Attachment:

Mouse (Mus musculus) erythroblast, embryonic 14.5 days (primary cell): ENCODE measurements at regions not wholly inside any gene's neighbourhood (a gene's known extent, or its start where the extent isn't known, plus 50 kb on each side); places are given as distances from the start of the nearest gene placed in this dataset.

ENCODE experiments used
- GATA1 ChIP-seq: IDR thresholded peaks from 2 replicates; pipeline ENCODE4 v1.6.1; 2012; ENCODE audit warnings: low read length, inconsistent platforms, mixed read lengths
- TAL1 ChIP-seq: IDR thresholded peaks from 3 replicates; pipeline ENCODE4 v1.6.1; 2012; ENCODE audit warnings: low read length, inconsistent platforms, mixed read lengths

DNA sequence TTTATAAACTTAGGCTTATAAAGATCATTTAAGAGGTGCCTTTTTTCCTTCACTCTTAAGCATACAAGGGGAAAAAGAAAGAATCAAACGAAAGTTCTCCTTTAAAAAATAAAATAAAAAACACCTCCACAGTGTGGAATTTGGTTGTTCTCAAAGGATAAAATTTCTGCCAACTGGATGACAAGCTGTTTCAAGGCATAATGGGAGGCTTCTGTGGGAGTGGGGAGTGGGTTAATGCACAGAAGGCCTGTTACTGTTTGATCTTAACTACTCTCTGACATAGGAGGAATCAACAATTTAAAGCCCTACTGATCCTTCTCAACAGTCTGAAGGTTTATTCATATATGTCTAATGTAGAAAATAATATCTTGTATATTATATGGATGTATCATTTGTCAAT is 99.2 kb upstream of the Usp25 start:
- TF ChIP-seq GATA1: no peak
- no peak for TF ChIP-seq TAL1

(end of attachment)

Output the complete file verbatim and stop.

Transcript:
Mouse (Mus musculus) erythroblast, embryonic 14.5 days (primary cell): ENCODE measurements at regions not wholly inside any gene's neighbourhood (a gene's known extent, or its start where the extent isn't known, plus 50 kb on each side); places are given as distances from the start of the nearest gene placed in this dataset.

ENCODE experiments used
- GATA1 ChIP-seq: IDR thresholded peaks from 2 replicates; pipeline ENCODE4 v1.6.1; 2012; ENCODE audit warnings: low read length, inconsistent platforms, mixed read lengths
- TAL1 ChIP-seq: IDR thresholded peaks from 3 replicates; pipeline ENCODE4 v1.6.1; 2012; ENCODE audit warnings: low read length, inconsistent platforms, mixed read lengths

DNA sequence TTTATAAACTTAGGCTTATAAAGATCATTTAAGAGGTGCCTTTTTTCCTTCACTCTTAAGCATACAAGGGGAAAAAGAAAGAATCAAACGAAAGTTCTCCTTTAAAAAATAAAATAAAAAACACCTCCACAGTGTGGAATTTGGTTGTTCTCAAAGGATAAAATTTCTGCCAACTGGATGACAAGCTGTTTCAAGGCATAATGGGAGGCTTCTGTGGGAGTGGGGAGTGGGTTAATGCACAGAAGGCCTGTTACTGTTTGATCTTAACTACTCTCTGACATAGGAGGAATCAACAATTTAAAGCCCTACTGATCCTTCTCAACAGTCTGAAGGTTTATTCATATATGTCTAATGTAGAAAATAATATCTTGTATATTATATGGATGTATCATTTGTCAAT is 99.2 kb upstream of the Usp25 start:
- TF ChIP-seq GATA1: no peak
- no peak for TF ChIP-seq TAL1